As gas prices climb to higher and higher heights, driving to Brooklyn has become an expensive chore for yellow cab drivers.
On Wednesday, a listed the price per gallon for regular gas at a Bed-Stuy station at $4.09. By Thursday, the next day, the price of regular gas at that same station already had increased by 6 cents, kicking the price up to $4.12.
As a result of the soaring price of petroleum, yellow taxi cab drivers, who have to pay for their own gas, are taking home less and less of the money they pocket to offset the cost of fuel. And they are asking for some help – a 15 percent hike in cab fare, about $1.50 per ride.
“We don’t think there should be a major fare raise in these economic times,” said Bhairavi Desai, head of the Taxi Workers Alliance in New York. “But we haven’t had one in seven years, and if you expect us to provide the service of mass transit, then you need to make it economically viable for us to do so.”
A spokesperson at Myrtle, a cab company that services Bedford-Stuyvesant, said that because of rising gas prices, they had to raise the price of their fare by an average of 50 cents a ride, beginning about six months ago. He said they will be meeting with the cab drivers very soon to discuss another increase.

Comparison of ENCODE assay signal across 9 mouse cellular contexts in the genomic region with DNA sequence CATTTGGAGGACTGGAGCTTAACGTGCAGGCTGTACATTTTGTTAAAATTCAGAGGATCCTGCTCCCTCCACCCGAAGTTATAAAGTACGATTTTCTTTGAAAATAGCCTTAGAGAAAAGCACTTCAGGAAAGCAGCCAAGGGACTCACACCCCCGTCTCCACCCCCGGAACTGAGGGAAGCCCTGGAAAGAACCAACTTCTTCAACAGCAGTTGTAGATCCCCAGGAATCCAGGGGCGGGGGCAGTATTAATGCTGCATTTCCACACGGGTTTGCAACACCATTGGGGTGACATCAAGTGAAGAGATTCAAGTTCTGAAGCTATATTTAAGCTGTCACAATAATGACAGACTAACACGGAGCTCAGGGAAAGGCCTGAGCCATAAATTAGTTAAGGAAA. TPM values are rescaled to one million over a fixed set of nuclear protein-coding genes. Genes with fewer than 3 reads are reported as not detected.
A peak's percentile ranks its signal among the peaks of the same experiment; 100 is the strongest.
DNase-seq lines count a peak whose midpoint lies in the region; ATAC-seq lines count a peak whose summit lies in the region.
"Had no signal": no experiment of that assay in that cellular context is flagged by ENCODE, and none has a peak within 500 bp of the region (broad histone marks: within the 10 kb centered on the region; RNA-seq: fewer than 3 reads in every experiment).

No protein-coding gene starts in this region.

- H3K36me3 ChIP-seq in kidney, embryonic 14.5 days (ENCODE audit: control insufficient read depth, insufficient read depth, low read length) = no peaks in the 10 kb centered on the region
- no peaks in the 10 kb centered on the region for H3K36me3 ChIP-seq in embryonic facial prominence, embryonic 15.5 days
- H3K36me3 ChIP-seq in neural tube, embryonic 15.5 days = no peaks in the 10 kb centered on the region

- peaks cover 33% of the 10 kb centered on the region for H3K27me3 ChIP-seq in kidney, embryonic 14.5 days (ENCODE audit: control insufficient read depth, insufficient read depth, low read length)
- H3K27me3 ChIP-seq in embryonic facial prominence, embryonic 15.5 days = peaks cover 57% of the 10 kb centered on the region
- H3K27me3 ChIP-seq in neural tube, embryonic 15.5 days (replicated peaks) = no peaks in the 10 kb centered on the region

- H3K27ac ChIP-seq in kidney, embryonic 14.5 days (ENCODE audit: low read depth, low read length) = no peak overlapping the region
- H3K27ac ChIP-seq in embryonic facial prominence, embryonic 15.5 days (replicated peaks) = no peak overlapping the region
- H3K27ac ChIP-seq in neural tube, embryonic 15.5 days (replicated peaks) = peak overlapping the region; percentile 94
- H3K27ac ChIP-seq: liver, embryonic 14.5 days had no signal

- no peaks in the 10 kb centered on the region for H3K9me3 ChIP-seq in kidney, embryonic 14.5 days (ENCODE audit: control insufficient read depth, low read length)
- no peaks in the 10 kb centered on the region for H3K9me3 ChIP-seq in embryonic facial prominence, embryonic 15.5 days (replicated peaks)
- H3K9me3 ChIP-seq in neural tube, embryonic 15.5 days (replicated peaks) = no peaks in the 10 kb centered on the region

However, at Eastern, another livery service in Brooklyn, gas prices don’t seem to be as much of a concern:
“Right now, we have not raised the prices in a while,” said an Eastern Cab Company dispatcher. “We haven’t heard too many complaints from our drivers about the gas prices. But if our manager decides that is something we need to do, we let the customers know.”
Desai said she will formally propose the increase for yellow cab drivers next week.
A spokesperson for the New York City Taxi and Limousine Commission said although they have yet to see the petition, a fare increase "is something that they will consider on its merits."